With these green goals in mind, construction on the first wave of buildings – including a library, classroom building, science and engineering building, and student housing – continues, and is about 40 percent complete, says Lindsay Desrochers, vice chancellor of administration.
Though the buildings aren’t finished, energy modeling and calculations completed as part of Pacific Gas & Electric’s Savings by Design program have predicted that the library and classroom buildings will be under Title 24 limits by about 47.5 percent and the science and engineering building will be about 32 percent under, says Cynthia Hughes, a lead project director.
Thermal storage, solar shading and energy efficient lighting are just a few of the strategies designed to reduce energy use. When completed, the buildings will also undergo a vigorous commissioning process.
“UC puts out a lot of the leaders and a lot of the research concerning environmental design,” says Hughes. “So it was definitely time to walk the talk.”
EPA Green Lab: People-Friendly and Energy Efficient
Kansas City, Mo. As the agency charged with safeguarding the environment, the U.S. Environmental Protection Agency certainly understands that it must serve as a model of sustainability for others. This lead-by-example approach was the impetus for the environmental strategies employed in the design and construction of the Kansas City Science and Technology Center, the EPA’s Region 7 laboratory. Contracted as a build-to-suit facility with a 20-year lease, the 72,500-square-foot laboratory and administrative building was completed and occupied in the spring of 2003.
From the design stage onward, everyone involved in the project kept a careful eye on the green strategies and how they would be integrated into the building’s total design. This meant several meetings with as many as 40 people in the room, including designers, engineers, representatives of EPA, representatives of the U.S. General Services Administration and commissioning agents, says Chris Hess, the LEED facilitator of the project. It was time well spent, though, as the building has achieved a LEED gold certification.
As is often the case with green buildings, the lab is as people-friendly as it is environmentally responsible. The building is designed so the lab space is separated from the office and administrative space, ensuring that odors from the lab don’t float in and bother workers in the office space, says lab director Dale Bates.
As part of an energy efficient HVAC system, variable air volume (VAV) fume hoods not only eliminate cross-contamination but also save energy as well. The building is expected to use 47 percent less energy than similar buildings, thanks in part to modular natural-gas-fired boilers, energy efficient water-cooled chillers, T8 lamps, low-emissivity glass and motion detector lights. “We expect the building will pay for itself three or four times over in the next 20 to 30 years,” says Hess.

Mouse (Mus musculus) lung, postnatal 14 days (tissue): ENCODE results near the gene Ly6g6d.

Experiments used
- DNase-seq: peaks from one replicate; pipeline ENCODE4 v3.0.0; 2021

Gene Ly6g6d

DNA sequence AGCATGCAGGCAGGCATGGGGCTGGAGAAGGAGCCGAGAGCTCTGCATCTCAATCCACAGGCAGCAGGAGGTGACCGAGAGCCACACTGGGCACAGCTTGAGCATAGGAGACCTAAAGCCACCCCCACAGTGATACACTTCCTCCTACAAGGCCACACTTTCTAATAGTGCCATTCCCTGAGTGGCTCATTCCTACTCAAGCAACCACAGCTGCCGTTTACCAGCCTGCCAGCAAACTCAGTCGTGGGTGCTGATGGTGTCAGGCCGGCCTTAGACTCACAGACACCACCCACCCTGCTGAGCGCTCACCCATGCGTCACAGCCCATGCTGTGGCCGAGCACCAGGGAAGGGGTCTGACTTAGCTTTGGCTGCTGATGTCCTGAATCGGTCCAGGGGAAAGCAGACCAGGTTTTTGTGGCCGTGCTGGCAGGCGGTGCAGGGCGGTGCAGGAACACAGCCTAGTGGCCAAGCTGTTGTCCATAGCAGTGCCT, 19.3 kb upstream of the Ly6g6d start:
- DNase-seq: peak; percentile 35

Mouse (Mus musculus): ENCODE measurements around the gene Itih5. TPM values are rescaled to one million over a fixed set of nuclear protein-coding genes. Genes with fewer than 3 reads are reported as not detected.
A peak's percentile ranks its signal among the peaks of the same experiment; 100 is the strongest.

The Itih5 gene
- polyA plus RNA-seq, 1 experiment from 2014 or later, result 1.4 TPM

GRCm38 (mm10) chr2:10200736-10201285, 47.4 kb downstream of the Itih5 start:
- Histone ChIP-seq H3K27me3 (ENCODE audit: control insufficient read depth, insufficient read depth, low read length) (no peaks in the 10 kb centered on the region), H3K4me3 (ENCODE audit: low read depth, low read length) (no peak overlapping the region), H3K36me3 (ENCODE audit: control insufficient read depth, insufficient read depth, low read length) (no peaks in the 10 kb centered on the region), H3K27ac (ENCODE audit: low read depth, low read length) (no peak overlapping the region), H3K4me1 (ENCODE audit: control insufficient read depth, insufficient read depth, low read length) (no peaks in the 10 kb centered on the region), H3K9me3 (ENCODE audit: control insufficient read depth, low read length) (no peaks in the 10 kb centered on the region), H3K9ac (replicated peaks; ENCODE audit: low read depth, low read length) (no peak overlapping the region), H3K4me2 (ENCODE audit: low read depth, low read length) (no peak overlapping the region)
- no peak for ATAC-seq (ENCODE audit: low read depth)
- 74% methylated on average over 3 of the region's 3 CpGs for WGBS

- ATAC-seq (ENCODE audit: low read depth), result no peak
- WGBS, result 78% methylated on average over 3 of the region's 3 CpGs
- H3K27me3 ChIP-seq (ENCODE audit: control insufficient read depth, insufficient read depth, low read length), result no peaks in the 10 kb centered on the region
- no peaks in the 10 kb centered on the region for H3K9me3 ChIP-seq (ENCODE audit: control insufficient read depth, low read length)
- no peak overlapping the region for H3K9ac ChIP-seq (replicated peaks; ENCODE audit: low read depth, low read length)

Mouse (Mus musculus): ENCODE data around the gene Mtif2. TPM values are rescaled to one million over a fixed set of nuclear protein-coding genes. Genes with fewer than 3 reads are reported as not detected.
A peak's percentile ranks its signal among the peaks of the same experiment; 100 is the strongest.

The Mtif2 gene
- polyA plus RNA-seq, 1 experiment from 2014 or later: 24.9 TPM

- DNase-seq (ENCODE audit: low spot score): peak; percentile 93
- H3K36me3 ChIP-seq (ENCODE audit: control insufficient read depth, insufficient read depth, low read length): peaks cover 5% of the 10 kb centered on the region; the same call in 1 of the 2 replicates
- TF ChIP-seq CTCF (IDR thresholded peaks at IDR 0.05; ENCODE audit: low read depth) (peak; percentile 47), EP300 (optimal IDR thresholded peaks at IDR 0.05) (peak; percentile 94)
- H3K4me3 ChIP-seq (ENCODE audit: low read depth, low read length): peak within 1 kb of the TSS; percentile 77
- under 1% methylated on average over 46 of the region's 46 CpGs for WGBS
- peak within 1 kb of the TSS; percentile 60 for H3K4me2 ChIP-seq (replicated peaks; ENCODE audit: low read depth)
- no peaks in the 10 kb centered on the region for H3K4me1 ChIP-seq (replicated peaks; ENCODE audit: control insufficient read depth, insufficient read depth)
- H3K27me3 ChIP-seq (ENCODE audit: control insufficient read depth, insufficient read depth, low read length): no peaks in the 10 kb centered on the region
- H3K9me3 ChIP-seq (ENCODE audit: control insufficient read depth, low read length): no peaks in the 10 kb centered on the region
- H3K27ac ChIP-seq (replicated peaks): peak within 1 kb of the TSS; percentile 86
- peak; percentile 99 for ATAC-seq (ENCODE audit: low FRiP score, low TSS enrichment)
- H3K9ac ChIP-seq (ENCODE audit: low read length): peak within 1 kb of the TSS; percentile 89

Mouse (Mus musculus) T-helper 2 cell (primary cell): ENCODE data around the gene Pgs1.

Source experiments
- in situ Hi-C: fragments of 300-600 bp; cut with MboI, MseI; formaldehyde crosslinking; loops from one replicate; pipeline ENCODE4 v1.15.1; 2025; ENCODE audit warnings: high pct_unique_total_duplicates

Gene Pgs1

Other green features include low-VOC paints, carpet and floor tiles, adhesives and glues; low-flow plumbing fixtures; and a rooftop rainwater recapture system that will collect more than 700,000 gallons of water per year, based on Kansas City’s expected annual rainfall of 43 inches.
Building Mock-Up Predicts Daylighting, Energy Success
New York City, N.Y. The New York Times Co.’s new headquarters overlooking Times Square in New York City – now in the early stages of construction – will incorporate some innovative and environmentally friendly building technologies. The Times’ vice president of real estate, David Thurm, isn’t anxious about how these technologies will work. He’s already seen their potential in an unusual laboratory setting — a 4,500-square-foot mock-up of office space in the parking lot of the company’s printing plant in Queens.
This mock-up is key to the success of the 52-story, 1.54-million-square-foot glass-clad building. This energy-efficient high-rise will feature a rooftop garden and a courtyard filled with trees. The curtainwall will be made of double-glazed, low-e, spectrally selective glass that will temper, but not eliminate, the sunlight streaming in.
To better control the sunlight and heat, the Times, along with a number of manufacturers and Lawrence Berkeley National Laboratory, are testing several new technologies at the mock-up site, which represents the high-rise’s southwest corner.
Started as a furniture and layout mock-up in a vacant warehouse, the space was moved outdoors to utilize sunlight to test daylighting strategies as well. It may be the most tested and analyzed space in the country. Thurm says the mock-up allows the owner, researchers and designers to troubleshoot building issues before construction and help hone the energy efficiency strategies to cut the building’s energy use by 30 percent.
A big focus of the tests is the integrated daylighting design that uses a combination of ceramic tubes and mechanical shades to control the sunlight. The hope is that the building will be able to utilize the abundant daylight to reduce perimeter-zone electric lighting loads by up to 70 percent and improve comfort and views for the occupants.
Opaque and glossy, hollow ceramic tubes at the top and bottom of each window area help to diffuse the sunlight, but there is an unobstructed vision area in the middle, says Stephen Selkowitz, head of the Building Technologies Department at LBL. Mechanical shades connected to daylight sensors react to ambient light levels and will help control light levels. The results are still being analyzed, but Selkowitz says things look good and the team is expecting significant daylight savings.
All this research is expected to help other buildings use daylight. “We are continuing to do some modeling work to fine tune applications and estimate the impacts on facades other than those tested,” he says. Construction of the high-rise is expected to be completed in 2007.
U.S. Green Building Council
James E. Hartzfeld
City of San Jose, Calif.
Environmental Building News
Paul von Paumgartten
Johnson Controls, Inc.
David A. Gottfried
WorldBuild Technology Inc.
Michael L. Italiano
Sustainable Products Corp.